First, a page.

Spaceflight Now Home

Mission Reports

For 13 years, Spaceflight Now has been providing unrivaled coverage of U.S. space launches. Comprehensive reports and voluminous amounts of video are available in our archives.
Space Shuttle
Atlas | Delta | Pegasus
Minotaur | Taurus | Falcon


Sign up for our NewsAlert service and have the latest space news e-mailed direct to your desktop.

Enter your e-mail address:

Privacy note: your e-mail address will not be used for any other purpose.


Space Books

JWST instrument repairs on schedule for next year

Posted: September 25, 2013

GREENBELT, Md. -- The infrared eyes of the James Webb Space Telescope, the successor to Hubble, are poised begin a two-year stretch of unprecedented ground testing after the delivery of the observatory's final instrument to NASA, according to mission managers.

Artist's concept of the James Webb Space Telescope. Credit: NASA/ESA
JWST's Near-Infrared Spectrometer, or NIRSpec, instrument arrived at NASA's Goddard Space Flight Center on Friday after a trans-Atlantic flight from an EADS Astrium plant Germany inside a Russian transport jet.

NIRSpec is the last of the mission's four science packages to arrive at Goddard from builders in Europe, Canada and California.

With NASA more fixated than ever on JWST's budget and schedule, the end of instrument deliveries mark an inflection point for the costly observatory, which promises to rewrite science textbooks and make untold discoveries over its 10-year life, much like its predecessor, the Hubble Space Telescope.

"This represents the retirement of a fairly significant risk to us," said Bill Ochs, JWST project manager at Goddard.

Next year, NIRSpec and another newly-arrived instrument - the Near-Infrared Camera, or NIRCam - will be added to the telescope's scientific heart, a module crammed with instrumentation and wiring designed to withstand the unforgiving loads of launch and the frigid vacuum of space.

Engineers are putting JWST's instrument module, packed with five sensors and nine support subsystems, through a deep freeze test chamber chilled to minus 400 degrees Fahrenheit. And they will do it three times over the next two years.

The observatory must operate at such low temperatures because it is designed to detect infrared light, or the heat radiating through space from some of the most distant, coolest objects in the universe, many of which are enshrouded in clouds of dust, rendering the stars and galaxies invisible to conventional visible telescopes.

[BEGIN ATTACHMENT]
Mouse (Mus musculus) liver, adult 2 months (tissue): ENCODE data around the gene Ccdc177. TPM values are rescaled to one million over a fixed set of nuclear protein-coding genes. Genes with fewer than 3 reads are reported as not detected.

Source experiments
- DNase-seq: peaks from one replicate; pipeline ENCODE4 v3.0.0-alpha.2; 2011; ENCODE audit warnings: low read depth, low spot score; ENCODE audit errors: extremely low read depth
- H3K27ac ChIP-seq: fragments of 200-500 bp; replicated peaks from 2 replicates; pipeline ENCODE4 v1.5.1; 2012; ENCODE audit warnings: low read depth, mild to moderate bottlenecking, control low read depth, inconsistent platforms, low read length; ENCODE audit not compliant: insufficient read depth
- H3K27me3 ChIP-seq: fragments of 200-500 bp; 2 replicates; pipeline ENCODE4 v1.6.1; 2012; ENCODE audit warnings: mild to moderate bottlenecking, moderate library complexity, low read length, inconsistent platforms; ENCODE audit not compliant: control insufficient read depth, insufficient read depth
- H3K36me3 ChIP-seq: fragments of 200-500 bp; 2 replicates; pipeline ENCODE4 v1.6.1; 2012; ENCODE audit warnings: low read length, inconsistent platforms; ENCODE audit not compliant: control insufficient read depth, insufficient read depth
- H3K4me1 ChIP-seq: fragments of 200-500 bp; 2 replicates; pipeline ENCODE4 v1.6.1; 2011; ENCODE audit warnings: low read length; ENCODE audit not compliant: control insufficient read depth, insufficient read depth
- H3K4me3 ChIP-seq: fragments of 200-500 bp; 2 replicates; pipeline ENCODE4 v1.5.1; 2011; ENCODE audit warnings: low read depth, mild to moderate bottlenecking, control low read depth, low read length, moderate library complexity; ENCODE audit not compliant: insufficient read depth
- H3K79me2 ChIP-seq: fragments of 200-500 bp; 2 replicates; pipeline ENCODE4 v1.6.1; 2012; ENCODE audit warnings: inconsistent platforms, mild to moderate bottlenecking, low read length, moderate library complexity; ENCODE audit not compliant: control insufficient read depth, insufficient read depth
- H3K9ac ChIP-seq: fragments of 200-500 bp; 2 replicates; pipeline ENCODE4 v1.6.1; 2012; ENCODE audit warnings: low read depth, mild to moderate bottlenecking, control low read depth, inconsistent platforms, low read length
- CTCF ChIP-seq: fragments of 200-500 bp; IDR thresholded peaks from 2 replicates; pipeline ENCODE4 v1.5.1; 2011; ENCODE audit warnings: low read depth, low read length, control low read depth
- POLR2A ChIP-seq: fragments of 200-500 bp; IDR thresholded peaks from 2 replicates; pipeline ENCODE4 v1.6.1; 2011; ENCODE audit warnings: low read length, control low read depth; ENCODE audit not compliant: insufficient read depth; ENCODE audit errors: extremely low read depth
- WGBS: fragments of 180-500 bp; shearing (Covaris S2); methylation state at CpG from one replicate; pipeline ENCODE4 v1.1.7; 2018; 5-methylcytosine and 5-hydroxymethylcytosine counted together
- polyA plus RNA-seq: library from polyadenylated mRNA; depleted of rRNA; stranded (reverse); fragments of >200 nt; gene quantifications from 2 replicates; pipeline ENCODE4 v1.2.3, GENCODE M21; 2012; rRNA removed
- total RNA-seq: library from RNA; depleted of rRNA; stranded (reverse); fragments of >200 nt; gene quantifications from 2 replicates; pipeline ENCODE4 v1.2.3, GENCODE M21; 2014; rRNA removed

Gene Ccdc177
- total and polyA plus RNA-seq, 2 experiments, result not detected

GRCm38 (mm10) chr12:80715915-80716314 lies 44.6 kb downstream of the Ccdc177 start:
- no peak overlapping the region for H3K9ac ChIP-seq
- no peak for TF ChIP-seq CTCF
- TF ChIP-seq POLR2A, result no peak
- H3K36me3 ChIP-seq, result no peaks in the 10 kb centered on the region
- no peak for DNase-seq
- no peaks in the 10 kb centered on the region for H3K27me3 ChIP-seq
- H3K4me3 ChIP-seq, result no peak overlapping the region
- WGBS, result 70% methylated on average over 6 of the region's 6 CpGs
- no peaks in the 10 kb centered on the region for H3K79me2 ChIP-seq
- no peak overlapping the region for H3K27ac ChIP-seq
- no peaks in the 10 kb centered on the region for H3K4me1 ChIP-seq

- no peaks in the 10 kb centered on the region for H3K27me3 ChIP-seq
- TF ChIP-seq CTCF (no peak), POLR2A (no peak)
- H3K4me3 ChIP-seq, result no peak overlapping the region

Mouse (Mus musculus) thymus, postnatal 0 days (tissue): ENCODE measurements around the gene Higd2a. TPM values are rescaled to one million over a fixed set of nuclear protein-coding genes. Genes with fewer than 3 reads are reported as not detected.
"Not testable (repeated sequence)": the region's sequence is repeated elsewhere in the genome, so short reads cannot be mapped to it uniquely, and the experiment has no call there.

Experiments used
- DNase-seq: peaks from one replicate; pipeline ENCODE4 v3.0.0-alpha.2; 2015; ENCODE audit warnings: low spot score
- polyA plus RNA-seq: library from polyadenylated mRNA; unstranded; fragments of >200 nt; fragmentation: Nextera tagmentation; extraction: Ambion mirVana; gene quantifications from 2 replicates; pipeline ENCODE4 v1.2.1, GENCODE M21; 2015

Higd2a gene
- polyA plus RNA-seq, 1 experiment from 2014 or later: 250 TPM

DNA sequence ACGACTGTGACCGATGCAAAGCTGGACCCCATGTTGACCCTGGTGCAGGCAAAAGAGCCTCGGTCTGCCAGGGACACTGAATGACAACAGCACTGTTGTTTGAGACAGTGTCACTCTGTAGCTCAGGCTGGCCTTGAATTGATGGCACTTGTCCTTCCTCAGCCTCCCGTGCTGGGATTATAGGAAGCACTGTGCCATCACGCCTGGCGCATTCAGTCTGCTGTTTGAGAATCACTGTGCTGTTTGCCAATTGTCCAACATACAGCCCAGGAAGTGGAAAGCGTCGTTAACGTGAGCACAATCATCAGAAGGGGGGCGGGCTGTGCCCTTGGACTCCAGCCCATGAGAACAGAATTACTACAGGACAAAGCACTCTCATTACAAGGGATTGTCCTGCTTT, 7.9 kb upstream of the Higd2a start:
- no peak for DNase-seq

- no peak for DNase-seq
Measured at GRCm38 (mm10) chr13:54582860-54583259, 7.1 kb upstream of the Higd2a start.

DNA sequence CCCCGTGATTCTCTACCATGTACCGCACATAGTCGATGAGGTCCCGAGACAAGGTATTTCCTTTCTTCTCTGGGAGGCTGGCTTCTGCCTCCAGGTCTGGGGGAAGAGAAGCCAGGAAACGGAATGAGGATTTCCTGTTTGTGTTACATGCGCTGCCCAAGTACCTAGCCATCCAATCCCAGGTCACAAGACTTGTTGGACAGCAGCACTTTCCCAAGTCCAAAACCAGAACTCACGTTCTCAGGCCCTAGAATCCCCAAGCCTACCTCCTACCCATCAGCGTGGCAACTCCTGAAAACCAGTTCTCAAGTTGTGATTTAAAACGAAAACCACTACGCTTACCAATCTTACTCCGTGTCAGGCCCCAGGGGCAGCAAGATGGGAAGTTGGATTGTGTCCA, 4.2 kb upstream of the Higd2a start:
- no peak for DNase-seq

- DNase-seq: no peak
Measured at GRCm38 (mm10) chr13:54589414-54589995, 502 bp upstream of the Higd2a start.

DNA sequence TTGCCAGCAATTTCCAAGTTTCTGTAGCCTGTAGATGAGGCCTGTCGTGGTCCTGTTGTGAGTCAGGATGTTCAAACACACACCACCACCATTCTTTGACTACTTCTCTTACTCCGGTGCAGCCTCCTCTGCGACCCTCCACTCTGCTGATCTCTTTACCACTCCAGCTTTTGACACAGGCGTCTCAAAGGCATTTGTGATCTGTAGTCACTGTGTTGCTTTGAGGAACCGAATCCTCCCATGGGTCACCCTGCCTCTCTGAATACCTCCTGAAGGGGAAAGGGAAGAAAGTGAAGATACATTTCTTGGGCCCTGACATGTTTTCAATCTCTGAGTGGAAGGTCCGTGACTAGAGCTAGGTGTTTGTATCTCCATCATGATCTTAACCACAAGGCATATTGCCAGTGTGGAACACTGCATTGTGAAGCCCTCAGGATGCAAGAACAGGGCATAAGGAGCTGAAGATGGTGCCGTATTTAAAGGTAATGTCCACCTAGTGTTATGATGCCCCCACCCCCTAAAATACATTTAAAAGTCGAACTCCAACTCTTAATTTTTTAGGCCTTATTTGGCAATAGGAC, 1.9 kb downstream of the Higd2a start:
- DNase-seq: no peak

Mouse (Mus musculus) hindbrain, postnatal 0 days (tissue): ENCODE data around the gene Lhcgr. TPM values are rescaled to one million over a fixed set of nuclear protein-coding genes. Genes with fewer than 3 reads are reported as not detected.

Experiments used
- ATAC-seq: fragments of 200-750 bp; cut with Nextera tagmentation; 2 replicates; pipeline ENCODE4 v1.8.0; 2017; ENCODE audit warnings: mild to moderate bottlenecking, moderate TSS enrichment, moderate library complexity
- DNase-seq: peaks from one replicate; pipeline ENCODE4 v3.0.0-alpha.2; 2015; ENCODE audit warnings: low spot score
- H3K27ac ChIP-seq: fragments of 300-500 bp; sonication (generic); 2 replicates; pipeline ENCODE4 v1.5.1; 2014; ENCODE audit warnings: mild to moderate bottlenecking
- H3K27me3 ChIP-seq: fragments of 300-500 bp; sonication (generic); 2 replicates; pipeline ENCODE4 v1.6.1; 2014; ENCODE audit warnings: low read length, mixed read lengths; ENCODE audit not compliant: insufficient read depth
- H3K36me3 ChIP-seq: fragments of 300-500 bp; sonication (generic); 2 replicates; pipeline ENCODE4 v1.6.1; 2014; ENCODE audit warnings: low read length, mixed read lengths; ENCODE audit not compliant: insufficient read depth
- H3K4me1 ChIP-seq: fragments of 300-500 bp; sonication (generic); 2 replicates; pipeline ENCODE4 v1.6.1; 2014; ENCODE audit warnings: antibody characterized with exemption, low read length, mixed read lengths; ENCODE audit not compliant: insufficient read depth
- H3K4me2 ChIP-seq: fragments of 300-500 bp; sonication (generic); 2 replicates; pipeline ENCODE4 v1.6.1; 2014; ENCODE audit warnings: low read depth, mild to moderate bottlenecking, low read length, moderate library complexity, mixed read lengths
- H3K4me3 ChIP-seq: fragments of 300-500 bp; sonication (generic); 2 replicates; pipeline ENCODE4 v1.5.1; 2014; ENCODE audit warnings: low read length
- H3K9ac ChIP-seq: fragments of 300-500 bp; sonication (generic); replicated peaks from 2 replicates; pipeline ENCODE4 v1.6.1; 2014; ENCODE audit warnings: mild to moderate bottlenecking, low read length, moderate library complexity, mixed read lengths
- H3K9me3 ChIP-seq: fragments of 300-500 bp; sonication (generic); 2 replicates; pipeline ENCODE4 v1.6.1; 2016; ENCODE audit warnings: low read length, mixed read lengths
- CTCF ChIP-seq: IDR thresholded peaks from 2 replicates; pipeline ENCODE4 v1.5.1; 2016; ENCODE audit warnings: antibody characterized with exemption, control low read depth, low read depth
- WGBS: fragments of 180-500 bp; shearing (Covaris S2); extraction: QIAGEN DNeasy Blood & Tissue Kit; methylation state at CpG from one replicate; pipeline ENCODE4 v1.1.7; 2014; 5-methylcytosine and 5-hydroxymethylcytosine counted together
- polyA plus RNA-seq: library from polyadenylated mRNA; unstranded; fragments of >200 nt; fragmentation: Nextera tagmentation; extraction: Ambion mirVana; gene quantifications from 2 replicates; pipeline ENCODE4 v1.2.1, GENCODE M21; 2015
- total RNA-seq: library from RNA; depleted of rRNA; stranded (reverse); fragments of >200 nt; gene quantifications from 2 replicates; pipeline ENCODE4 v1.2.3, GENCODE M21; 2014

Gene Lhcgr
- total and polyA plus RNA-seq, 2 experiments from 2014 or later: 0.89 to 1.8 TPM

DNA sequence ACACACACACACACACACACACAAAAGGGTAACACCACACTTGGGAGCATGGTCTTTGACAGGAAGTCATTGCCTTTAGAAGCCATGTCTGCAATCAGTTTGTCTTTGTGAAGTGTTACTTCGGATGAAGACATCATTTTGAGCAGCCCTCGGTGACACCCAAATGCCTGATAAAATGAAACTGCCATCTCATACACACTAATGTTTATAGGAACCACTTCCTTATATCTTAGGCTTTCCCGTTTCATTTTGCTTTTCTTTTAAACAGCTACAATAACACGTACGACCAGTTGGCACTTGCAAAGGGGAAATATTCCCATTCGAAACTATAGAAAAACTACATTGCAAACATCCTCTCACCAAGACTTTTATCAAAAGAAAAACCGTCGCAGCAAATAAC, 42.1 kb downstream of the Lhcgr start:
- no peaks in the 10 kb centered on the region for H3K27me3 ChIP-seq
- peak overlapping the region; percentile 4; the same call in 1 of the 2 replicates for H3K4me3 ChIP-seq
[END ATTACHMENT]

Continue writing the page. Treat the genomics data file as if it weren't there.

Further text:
The three rounds of cryogenic testing on JWST's instrument module - one more than originally planned - mark the first time different components the telescope have been assembled and tested as a unit.

Ochs said the next year could strain the mission's budget and schedule reserves, which have remained fairly stable since the program was put on solid footing in 2011 following what some mission officials have termed a "near-death experience" for the flagship telescope.

An independent review of the JWST mission revealed NASA failed to provide adequate cost and schedule reserves, and the space agency rescheduled the mission's launch from 2014 to 2018 and upped JWST's projected cost to $8.8 billion.

The NIRSpec instrument arrived at Baltimore/Washington International Thurgood Marshall Airport on Sept. 20. Credit: NASA/Chris Gunn
The $8.8 billion cost to NASA does not include an investment of approximately 600 million euros, or $812 million, from the European Space Agency. With contributions from European member states and Canada, the total cost of the mission is close to $10 billion.

Ochs was named project manager in late 2010 as NASA shuffled the mission's leadership.

"A lot of the activity is ramping up in 2014," Ochs said. "A lot of things are coming to a head."

Och outlined major milestones coming up in fiscal year 2014, which begins Oct. 1. They include:

  • Cryogenic testing of JWST's instrument module

  • Replacement of flawed microshutters and detectors on the Near Infrared Camera, Near Infrared Spectrometer and Fine Guidance Sensor

  • Critical design review for the JWST spacecraft bus, built by Northrop Grumman Corp.

  • Beginning fabrication of JWST's five-layer tennis court-sized thermal sunshield, designed as an umbrella to keep the telescope cool

"We know what's ahead of us," Ochs said. "It's the unknowns that concern us, but we can minimize those through risk mitigation."

JWST's preflight testing, designed to chill and shake the observatory to prove it can survive its mission, is planned in steps - first at the instrument and mirror level, then of the combined telescope.

"This is a very complex test setup," said Matt Greenhouse, JWST's instrument project scientist at NASA's Goddard Space Flight Center. "It's really the most complicated deep cryogenic test that NASA's ever done."

The telescope's instruments are bolted inside a car-sized chassis called the Integrated Science Instrument Module, or ISIM, a load-bearing composite structure made of carbon fiber and cyanate-ester resin, a unique combination designed to retain alignment in super-cold temperatures and survive the extreme forces of launch.